2. A mixing valve as defined in claim 1, wherein said temperature feeler means comprises a hollow outer housing, an insert unit located Within said hollow outer housing, said insert unit including said bellows means, said hollow outer housing and insert unit cooperating with one another to form a compartment for a control medium.
3. A mixing valve as defined in claim 2, wherein said insert unit includes a base portion, spring means acting upon said piston rod, the portion of said piston rod piercingly extending into said housing means having one end bearing against said base portion of said insert unit, the other end of said piston rod being located outside of said housing means and operatively connected with said interconnecting means.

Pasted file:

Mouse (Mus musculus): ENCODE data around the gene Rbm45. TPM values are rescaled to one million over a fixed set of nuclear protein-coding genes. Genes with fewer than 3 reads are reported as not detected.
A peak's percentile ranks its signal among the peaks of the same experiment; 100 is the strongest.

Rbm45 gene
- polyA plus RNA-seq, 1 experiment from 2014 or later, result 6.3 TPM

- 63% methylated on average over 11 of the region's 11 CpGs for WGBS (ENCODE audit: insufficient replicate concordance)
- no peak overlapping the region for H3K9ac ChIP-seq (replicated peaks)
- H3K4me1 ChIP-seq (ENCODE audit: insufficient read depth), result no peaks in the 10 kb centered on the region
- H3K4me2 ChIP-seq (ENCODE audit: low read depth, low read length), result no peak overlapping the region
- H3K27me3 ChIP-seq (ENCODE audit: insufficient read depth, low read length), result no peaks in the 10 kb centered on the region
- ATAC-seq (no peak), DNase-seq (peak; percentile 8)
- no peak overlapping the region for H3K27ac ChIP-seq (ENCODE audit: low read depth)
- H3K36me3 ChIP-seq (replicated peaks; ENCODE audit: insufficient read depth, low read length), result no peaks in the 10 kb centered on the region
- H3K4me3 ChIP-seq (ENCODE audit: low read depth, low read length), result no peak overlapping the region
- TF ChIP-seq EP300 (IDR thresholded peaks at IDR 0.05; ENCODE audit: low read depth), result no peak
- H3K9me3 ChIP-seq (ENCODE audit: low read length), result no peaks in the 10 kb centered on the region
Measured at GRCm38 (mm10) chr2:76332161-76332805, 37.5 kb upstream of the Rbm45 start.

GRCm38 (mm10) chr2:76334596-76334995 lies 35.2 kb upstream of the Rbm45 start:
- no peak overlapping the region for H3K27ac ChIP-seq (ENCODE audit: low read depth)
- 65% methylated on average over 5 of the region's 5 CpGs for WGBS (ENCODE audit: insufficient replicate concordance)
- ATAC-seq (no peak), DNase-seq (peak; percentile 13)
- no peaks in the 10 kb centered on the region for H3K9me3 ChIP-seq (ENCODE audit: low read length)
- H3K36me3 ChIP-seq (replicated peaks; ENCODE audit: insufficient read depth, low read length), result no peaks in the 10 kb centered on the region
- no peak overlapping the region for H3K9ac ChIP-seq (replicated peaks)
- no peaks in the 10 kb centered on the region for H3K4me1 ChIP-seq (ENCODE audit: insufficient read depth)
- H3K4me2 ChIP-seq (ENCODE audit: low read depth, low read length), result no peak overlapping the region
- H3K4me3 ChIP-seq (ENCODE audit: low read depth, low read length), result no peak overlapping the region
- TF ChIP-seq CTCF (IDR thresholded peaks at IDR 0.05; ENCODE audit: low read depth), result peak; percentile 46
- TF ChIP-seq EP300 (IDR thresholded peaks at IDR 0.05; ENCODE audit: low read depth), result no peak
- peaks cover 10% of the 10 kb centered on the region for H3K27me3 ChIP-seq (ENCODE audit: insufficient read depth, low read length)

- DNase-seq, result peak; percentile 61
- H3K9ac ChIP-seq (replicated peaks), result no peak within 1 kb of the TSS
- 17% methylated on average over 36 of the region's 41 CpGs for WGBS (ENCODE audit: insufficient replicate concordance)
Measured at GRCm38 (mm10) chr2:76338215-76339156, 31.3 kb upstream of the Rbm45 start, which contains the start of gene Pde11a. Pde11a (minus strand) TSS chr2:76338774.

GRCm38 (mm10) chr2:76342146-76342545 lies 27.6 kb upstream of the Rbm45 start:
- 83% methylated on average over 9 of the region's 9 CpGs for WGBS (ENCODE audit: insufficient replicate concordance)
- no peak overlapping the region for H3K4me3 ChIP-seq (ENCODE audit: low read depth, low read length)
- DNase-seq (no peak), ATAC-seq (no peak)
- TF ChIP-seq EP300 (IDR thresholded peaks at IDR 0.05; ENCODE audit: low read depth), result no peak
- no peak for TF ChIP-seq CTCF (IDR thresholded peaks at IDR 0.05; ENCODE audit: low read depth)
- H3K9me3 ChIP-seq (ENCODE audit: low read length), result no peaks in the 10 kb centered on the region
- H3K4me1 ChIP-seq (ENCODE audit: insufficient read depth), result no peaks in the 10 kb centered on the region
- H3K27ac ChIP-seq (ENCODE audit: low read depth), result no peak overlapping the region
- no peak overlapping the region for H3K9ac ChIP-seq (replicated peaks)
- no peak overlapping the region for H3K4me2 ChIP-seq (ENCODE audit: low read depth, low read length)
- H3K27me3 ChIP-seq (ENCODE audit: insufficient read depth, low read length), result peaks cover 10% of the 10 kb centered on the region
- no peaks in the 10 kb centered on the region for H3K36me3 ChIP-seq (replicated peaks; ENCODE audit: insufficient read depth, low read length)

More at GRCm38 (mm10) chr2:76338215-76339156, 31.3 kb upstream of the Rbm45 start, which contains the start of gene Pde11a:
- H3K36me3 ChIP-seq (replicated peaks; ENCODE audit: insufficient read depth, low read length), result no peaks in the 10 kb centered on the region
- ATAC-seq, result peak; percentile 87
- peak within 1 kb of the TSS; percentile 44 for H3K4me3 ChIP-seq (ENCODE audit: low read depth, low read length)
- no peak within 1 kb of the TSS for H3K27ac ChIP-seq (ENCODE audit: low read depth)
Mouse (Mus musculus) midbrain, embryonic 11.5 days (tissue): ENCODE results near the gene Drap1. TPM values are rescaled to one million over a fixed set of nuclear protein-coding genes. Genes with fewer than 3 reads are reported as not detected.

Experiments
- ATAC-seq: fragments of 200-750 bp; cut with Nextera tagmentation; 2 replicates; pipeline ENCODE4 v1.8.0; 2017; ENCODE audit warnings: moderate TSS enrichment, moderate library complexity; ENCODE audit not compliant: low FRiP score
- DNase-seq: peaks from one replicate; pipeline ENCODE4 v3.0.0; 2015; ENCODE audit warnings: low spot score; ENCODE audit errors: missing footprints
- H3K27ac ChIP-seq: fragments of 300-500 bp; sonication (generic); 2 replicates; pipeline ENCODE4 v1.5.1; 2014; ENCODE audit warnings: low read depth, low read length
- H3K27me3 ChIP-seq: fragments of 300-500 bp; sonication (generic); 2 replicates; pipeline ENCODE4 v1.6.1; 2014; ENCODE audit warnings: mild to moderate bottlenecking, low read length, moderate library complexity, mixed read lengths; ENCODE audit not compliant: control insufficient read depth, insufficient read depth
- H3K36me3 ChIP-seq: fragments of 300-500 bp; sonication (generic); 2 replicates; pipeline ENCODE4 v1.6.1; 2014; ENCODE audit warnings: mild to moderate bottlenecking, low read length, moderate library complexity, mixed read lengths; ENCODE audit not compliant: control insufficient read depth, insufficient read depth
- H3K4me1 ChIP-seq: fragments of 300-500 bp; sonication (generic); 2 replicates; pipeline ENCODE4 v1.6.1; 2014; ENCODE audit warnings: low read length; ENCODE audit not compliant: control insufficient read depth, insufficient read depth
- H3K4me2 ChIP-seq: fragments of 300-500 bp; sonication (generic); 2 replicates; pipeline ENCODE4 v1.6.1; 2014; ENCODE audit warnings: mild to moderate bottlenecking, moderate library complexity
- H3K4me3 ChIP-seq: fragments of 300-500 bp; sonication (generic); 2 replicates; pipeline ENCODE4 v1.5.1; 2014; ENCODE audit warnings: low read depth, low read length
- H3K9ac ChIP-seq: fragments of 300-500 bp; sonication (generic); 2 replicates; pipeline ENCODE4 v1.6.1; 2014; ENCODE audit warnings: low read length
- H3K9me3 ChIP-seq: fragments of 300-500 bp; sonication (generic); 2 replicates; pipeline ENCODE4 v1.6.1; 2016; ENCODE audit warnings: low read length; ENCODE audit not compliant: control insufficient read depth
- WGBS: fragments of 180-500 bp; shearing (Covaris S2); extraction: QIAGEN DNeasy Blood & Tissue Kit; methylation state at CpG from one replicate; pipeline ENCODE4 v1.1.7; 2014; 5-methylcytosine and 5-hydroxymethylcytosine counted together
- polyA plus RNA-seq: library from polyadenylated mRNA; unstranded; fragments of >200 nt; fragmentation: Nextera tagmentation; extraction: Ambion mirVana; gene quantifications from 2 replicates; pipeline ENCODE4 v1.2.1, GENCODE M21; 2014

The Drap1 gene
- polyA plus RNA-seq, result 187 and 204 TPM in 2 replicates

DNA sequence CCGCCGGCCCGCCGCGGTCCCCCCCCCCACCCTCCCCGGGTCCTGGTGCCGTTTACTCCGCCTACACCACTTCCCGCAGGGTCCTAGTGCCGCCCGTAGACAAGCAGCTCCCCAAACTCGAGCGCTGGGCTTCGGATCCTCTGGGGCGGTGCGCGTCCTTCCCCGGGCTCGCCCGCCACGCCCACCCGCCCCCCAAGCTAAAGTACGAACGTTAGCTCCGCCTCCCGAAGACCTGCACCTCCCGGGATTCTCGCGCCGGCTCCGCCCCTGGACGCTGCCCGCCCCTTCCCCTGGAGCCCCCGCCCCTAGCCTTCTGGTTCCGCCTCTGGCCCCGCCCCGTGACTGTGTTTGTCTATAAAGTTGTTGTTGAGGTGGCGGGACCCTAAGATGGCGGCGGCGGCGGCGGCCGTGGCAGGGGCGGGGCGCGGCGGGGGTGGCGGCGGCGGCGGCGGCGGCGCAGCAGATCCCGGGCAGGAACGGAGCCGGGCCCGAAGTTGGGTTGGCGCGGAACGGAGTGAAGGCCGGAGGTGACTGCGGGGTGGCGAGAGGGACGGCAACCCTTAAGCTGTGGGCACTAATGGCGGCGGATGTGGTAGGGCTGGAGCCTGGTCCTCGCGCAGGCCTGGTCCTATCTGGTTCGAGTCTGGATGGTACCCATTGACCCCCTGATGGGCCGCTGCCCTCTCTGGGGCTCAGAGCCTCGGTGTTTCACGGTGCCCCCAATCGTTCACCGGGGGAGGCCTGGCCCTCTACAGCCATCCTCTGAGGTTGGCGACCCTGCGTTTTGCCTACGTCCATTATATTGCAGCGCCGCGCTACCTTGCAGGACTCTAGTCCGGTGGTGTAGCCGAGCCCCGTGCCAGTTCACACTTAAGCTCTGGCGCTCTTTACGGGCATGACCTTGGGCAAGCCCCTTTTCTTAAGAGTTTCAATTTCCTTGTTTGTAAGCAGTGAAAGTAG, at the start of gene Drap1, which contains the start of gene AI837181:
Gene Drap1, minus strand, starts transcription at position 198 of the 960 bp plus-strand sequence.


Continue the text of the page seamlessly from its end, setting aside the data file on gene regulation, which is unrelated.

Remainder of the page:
4. A mixing valve as defined in claim 1, further including guide means for said movable valve element, said movable valve element being a hollow sleeve member axially displaceable upon said guide means, said respective infeed means providing valve seats, said hollow sleeve member having opposed ends forming sealing surfaces cooperating with said valve seats.
5. A mixing valve as defined in claim 1, wherein said temperature feeler means comprises a hollow outer housing, an insert unit located within said hollow outer housing, said insert unit including said bellows means, said hollow outer housing and insert unit cooperating with one another to form a compartment for a control medium, said insert unit further including a base portion, spring means acting upon said piston rod, the portion of said piston rod piercingly extending into said housing means having one end bearing against said base portion of said insert unit, the other end of said piston rod being located outside of said housing means and operatively connected with said interconnecting means, means to rotate said piston rod, and means coacting with said piston rod and effective upon rotation thereof to vary the force of said spring means.